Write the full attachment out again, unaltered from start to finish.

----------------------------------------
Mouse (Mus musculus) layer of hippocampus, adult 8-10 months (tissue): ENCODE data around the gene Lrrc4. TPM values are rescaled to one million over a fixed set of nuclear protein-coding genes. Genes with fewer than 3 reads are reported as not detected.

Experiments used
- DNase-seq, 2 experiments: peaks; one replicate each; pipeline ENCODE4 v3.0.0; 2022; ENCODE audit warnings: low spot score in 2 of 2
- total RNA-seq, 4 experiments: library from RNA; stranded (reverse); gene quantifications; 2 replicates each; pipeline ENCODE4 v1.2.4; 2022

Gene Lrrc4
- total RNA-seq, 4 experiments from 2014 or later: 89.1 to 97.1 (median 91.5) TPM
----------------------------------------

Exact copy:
Mouse (Mus musculus) layer of hippocampus, adult 8-10 months (tissue): ENCODE data around the gene Lrrc4. TPM values are rescaled to one million over a fixed set of nuclear protein-coding genes. Genes with fewer than 3 reads are reported as not detected.

Experiments used
- DNase-seq, 2 experiments: peaks; one replicate each; pipeline ENCODE4 v3.0.0; 2022; ENCODE audit warnings: low spot score in 2 of 2
- total RNA-seq, 4 experiments: library from RNA; stranded (reverse); gene quantifications; 2 replicates each; pipeline ENCODE4 v1.2.4; 2022

Gene Lrrc4
- total RNA-seq, 4 experiments from 2014 or later: 89.1 to 97.1 (median 91.5) TPM